At the bottom of the page there was a tab that said, “See all related words (126)”.  How common is the <en-> prefix we wondered?

What a treasure trove!  Students read out the words that were familiar — words like enact, embrace, and empower.  The fact that in some words the <en-> has assimilated to <em-> was not earthshaking.  We continually run into assimilated prefixes and talk about them.  We moved on to page two.  On this page they spotted encourage, enjoy, endanger, engage, and yes, enlarge!  A few had questions about what some of the words meant.

Then Ella asked about energy.  “What would the word sum for energy be?”  she wondered.
“Thank you for that brilliant question,” I responded.  “You are thinking like an orthographer!”

Because the word was on this list, we wrote the following word sum hypothesis with <en-> as a prefix:
<en + erg + y>

Then I had a student look it up in my Chambers Dictionary of Etymology.  We found that it was borrowed from Middle French énergie.  Before that it was borrowed directly from Late Latin energia, and before that it was from Greek enérgeia “activity, orperation”  (en-  “in”  +  érgon “work”).

Rylee asked what other words have this <erg> base.  At Etymonline I found ergonomics – “the study of the efficiency of people in the work place” as well as ergophobia – “the fear of work”!

Ella’s hand went up again.  “What would the word sum for environment be?”  I smiled big.
“Great question!  What do you think it would be?  Do you see a prefix you recognize?  Do you see a suffix you recognize?”
Ella offered this:  <en- + viron + ment>.  We looked it up.  We found out that the noun ‘environment’ is not as old as the verb ‘environ’, which was first attested in the late 14th century.   The base is <viron> and has a denotation of “circle”.  So an environment is a surrounding area, an area that is encircled.

I threw in that I had learned over the weekend (Scholarship Sunday) that many words with an <-ment> suffix are abstract nouns.  The word ‘environment’ certainly fit that.  There was an interesting discussion about this word.  Couldn’t you go out into the environment and touch it?  Wouldn’t that make it a concrete noun?  Hmmm.  Could you really touch the environment, or could you touch only a component of the environment?  In the end it was decided that environment was indeed an abstract noun.  Other words with an <-ment> suffix were suggested such as argument, comment, and government.  These were certainly abstract nouns.  What an interesting thing to keep in mind as we continue investigating and thinking about words!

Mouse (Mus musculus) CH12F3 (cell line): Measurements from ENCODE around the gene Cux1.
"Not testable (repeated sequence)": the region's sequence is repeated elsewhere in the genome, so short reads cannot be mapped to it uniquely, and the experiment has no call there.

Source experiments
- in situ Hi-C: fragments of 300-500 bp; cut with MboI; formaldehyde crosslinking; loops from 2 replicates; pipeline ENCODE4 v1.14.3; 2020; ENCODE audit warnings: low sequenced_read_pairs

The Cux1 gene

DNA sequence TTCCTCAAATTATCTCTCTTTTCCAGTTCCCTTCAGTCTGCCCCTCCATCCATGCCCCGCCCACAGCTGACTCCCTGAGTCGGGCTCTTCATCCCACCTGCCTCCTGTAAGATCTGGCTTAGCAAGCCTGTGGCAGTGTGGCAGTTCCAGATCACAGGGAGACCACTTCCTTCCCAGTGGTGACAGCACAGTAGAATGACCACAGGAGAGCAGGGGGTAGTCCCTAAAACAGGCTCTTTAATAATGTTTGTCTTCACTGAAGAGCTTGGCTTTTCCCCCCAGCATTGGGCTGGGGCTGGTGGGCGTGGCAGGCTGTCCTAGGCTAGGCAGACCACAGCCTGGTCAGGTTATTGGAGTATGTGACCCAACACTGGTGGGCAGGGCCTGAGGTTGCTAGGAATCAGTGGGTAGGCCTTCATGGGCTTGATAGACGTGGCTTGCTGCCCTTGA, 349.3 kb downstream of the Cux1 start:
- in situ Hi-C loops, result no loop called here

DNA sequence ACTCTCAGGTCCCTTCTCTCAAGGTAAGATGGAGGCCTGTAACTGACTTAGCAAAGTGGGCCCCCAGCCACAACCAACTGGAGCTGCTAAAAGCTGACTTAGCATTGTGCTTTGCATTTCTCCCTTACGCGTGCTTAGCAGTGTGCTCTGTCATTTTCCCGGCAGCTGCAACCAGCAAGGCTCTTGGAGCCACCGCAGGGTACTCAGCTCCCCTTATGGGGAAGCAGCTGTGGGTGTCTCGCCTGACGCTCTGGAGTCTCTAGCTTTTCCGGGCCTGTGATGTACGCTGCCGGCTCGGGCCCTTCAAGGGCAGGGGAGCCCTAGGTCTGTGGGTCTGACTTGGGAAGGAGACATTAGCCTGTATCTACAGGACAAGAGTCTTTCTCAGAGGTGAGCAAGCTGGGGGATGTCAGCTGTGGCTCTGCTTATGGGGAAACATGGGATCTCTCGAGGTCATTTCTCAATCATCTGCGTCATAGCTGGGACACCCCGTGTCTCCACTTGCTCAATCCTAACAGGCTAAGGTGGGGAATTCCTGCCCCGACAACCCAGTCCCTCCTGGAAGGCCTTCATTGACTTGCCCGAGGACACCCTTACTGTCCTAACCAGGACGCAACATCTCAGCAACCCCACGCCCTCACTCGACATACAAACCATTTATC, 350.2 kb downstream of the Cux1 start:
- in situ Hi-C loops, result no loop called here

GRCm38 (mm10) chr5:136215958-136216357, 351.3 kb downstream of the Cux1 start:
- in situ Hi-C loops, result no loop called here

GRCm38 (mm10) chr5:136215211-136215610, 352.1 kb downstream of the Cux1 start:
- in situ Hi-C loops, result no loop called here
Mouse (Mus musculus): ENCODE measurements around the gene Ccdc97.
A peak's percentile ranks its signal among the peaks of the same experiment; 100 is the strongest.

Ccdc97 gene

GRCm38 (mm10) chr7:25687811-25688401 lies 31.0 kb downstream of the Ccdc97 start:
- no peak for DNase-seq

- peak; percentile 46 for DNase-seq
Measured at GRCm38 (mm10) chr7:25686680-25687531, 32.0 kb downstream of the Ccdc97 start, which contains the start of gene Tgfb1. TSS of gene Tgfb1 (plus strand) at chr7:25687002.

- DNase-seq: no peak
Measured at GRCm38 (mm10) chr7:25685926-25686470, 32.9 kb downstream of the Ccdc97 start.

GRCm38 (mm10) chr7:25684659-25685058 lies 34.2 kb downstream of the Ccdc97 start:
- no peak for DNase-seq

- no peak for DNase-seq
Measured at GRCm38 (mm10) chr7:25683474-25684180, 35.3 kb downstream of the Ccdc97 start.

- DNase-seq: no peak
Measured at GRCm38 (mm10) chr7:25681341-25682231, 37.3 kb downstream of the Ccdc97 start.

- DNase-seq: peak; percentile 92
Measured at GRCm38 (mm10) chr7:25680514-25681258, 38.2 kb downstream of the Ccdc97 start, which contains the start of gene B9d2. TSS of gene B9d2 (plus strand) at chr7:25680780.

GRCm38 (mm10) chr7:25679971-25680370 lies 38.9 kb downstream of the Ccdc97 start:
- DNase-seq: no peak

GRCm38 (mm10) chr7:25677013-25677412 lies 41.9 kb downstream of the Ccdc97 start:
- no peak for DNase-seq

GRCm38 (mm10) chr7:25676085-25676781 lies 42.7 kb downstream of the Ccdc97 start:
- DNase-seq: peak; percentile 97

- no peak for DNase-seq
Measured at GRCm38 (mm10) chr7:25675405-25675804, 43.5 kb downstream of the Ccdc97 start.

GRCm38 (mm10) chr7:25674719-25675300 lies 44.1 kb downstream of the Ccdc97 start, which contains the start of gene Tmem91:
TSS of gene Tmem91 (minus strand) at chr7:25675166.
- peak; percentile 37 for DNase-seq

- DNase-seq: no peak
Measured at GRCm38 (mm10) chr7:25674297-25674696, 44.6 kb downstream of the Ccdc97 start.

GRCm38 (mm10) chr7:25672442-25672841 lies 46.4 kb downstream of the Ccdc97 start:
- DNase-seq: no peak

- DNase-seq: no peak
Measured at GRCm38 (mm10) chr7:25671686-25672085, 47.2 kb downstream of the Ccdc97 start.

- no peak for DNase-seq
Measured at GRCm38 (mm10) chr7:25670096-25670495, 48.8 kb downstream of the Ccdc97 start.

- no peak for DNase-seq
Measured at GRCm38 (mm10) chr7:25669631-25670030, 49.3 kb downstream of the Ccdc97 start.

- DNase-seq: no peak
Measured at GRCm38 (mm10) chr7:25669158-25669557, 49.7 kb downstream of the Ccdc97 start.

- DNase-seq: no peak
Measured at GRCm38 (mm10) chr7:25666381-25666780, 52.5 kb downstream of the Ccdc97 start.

We continued looking through the list of words related to <en-> at Etymonline.  The best was the last word listed – ‘ink’.  The immediate question was, “Would the word sum be <in- + k>?”
“Let’s revisit your question after we read a bit.”

I was able to introduce Samuel Johnson as the entry began with his definition of ink as, “The black liquor with which men write.”  I wondered if liquor had a different sense then, so I looked in his dictionary and found that he defined liquor as “anything liquid”. He was quite an interesting dictionary writer!  In case you are unfamiliar with Samuel Johnson, he published his dictionary in 1755.  It took him 7 years to complete.  Other dictionaries that existed at the time tended to include words considered to be hard and/or hardly used.  His dictionary focused on the words in use at the time and on the way they were used.  It was considered THE dictionary until the Oxford English Dictionary was published.

Besides that, we noticed that where the rest of these related words began with an <in> that later became <en>, this word began with the <en> spelling and in PDE has an <in>!  It began as  Old French enche, encre.  Prior to that it was from Late Latin encaustum, and prior to that it was borrowed from Greek enkauston.  What was so interesting was the denotation of the Hellenic etymon kaiein “burn”.  We’re talking about ink, right?  What does an etymon meaning “burn” have to do with it?

Well, it seems that this is referring to a purple-red ink used by the Greek and Roman emperors for their signatures that was prepared with heat.  Etymonline states, “It was the name of the purple-red ink, the sacrum encaustum, used by the Roman emperors to sign their documents; this was said to have been obtained from the ground remains of certain shellfish, formed into writing fluid by the application of fire or heat, which explained the name. In the Code of Justinian, the making of it for common uses, or by common persons, was prohibited under penalty of death and confiscation of goods.”

Wow.  We tried to imagine how a liquid could be obtained in this manner!  Or why people would even try to make it if the punishment was so severe!

It was time to revisit the question, “Would the word sum for ink be <in- + k>?”  After having read and discussed the entry, the student didn’t think so.  There wasn’t any evidence of a <k> base.  But boy, oh, boy! What an interesting story!